Grubby and old Algeciras – it is, after all, a fishing port, a very busy ferry port and a major cargo port. Four or five (depends on how business is going) regular hookers stand in the morning’s heat hugging the wall not twenty metres from where we stay (there were others there last night – we’ve taken to saying hello to them). The old market – one of the best and busiest you will encounter in the whole of Spain I kid you not – is five hundred metres away from our accommodation and is surrounded by bars selling fabulous food in the way of tapas, raciones (or half raciones) or platos and, of course, liquid refreshments. (pic below: boquerones and paella as bar tapas)
Not unexpectedly in this port that services Morocco, there are also many things Moroccan here in the way of food, clothing, etc.; an interesting and positive mix. Last night we ventured uphill to the old plaza mayor (major) and fed ourselves up there in a place we used to frequent but, good as it is, it is a more costly exercise and we are now content to spend our remaining time down below where things are more modestly priced: in fact they are really affordable but will get even more so when we sail over to Tangier from Tarifa (a short bus ride from Algeciras) tomorrow.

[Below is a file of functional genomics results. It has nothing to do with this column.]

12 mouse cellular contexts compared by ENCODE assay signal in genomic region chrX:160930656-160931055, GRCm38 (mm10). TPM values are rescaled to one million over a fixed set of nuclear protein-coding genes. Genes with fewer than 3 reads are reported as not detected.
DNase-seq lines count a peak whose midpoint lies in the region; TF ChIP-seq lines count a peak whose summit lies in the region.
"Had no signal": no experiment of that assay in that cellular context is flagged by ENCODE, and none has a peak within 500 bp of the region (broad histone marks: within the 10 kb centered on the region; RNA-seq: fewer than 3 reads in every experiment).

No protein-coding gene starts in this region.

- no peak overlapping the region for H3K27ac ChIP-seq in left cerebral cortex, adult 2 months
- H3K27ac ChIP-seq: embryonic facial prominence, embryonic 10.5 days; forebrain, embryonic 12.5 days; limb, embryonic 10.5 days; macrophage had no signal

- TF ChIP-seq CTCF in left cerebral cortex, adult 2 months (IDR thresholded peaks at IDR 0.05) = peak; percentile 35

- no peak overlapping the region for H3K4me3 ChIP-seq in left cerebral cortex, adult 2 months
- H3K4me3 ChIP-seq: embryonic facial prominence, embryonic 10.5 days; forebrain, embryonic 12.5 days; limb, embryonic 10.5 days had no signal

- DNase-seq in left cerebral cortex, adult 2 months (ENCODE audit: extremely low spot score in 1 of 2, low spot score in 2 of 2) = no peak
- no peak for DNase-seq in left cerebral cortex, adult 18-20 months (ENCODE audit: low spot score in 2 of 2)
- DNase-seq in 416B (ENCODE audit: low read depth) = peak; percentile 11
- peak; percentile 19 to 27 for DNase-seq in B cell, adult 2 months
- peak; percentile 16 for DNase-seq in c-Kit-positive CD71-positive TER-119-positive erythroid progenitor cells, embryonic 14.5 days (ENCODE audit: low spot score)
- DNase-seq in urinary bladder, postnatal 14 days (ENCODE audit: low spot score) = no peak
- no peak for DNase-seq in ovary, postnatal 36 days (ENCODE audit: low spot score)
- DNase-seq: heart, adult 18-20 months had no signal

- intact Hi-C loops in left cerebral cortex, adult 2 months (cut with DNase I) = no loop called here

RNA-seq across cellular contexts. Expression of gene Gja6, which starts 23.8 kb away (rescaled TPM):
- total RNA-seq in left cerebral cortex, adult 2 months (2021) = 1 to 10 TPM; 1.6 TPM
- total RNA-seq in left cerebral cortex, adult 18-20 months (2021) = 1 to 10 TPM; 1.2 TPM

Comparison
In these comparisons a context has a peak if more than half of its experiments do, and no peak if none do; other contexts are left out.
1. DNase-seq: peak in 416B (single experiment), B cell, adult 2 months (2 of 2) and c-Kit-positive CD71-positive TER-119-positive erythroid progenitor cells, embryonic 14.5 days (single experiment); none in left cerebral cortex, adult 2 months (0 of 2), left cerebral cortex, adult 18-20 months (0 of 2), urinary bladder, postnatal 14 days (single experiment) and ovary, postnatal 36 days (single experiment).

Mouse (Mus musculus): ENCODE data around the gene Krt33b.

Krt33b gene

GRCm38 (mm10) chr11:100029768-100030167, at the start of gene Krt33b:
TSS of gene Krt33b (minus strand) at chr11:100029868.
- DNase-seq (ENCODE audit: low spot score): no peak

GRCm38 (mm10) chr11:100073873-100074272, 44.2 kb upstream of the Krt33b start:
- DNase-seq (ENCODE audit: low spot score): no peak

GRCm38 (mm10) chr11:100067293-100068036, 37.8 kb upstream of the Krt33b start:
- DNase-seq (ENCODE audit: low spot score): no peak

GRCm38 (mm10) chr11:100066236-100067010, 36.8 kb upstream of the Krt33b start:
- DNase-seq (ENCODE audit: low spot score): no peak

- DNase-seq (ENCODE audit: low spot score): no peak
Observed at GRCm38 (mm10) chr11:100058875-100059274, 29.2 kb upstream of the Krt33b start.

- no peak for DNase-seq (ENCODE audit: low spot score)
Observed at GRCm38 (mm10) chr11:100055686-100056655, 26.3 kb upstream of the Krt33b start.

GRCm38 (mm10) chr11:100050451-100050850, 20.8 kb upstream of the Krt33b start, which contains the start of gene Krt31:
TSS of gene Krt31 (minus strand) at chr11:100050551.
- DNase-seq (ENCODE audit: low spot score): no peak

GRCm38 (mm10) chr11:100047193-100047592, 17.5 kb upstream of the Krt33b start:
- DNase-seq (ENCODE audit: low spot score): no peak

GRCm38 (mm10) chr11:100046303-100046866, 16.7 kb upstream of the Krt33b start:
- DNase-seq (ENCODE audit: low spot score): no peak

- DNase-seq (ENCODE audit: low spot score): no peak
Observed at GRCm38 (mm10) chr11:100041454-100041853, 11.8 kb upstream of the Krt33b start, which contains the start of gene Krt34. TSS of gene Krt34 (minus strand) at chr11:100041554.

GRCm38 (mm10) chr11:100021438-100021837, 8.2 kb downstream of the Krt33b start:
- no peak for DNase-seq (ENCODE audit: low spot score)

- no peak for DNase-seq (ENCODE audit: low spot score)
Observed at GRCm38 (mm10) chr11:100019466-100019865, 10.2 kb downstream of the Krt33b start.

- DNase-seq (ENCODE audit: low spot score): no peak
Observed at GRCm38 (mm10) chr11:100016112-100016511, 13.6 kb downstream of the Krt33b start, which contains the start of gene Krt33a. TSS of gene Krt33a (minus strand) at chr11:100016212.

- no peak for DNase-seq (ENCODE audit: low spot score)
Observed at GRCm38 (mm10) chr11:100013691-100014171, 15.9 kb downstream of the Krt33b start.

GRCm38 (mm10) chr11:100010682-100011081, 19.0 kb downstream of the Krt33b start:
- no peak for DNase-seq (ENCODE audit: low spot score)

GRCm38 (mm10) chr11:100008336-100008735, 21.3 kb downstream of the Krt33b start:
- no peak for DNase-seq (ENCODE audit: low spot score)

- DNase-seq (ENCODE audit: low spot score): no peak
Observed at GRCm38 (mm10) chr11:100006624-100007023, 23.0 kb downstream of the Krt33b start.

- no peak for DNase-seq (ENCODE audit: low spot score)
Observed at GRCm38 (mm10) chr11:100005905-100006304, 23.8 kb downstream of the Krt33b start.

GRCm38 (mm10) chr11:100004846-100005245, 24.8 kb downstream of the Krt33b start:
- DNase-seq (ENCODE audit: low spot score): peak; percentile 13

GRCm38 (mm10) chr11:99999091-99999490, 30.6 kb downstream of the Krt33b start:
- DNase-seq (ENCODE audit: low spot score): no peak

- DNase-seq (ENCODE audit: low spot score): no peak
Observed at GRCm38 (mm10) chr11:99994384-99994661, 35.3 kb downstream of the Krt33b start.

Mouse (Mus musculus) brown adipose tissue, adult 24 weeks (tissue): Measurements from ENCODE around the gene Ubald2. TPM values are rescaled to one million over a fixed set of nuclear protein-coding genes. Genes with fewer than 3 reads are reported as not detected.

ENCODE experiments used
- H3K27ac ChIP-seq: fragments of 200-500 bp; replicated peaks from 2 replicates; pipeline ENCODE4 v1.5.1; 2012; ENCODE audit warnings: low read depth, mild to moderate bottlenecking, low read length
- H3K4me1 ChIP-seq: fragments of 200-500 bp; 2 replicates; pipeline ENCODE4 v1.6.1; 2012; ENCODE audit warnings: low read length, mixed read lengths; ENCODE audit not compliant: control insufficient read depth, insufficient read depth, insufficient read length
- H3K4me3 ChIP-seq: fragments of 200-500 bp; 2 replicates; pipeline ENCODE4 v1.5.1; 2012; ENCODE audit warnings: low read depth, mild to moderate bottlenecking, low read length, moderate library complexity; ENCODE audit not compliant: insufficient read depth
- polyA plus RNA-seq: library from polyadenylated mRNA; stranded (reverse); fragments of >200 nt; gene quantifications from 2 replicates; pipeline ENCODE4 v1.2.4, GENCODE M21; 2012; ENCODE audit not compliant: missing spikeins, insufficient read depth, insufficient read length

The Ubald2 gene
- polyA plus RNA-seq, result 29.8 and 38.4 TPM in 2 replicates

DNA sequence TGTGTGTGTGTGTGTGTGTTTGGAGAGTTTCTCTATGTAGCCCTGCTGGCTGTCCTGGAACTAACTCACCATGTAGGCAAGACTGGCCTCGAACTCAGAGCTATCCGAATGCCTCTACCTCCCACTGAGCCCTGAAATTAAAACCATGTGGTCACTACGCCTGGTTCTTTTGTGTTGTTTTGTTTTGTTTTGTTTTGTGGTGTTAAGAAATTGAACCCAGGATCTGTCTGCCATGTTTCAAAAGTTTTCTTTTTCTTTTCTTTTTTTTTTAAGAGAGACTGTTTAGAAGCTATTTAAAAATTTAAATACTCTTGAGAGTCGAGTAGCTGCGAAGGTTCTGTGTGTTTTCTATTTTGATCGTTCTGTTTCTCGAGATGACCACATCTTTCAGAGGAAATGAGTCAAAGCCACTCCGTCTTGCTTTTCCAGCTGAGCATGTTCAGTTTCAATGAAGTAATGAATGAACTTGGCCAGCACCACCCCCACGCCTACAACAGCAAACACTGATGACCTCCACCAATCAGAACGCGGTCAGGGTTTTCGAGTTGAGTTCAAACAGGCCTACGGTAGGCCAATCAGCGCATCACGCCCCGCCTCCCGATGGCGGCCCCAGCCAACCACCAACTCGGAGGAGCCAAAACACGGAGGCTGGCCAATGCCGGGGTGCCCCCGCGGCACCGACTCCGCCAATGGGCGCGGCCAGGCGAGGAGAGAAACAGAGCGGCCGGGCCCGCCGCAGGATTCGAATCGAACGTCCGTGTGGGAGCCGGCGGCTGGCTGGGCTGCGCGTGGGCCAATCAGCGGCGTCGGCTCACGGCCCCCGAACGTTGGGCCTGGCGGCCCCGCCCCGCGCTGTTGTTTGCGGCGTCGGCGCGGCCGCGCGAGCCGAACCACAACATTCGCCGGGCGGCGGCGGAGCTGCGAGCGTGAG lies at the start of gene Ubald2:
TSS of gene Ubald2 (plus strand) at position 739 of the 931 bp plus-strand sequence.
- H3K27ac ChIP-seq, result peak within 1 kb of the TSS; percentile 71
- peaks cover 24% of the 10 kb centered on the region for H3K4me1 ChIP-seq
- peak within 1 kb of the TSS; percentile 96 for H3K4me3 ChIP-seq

We took the half hour bus ride over to La Linea (the border with Gibraltar) in the afternoon just to revisit some old haunts and kill some time and lo and behold, encountered yet another small fiesta:
One of our favourite bars in La Linea – La Parada
And the very next day, much to Noddy’s delight, he and Big Ears embarked on a ferry to cross the Straits of Gibraltar to land in the Kingdom of Morocco. Make sure you read next week’s exciting story of this adventurous couple as they make breathtaking discoveries and drink lots and lots of mint tea. Bye bye for now dear readers . . .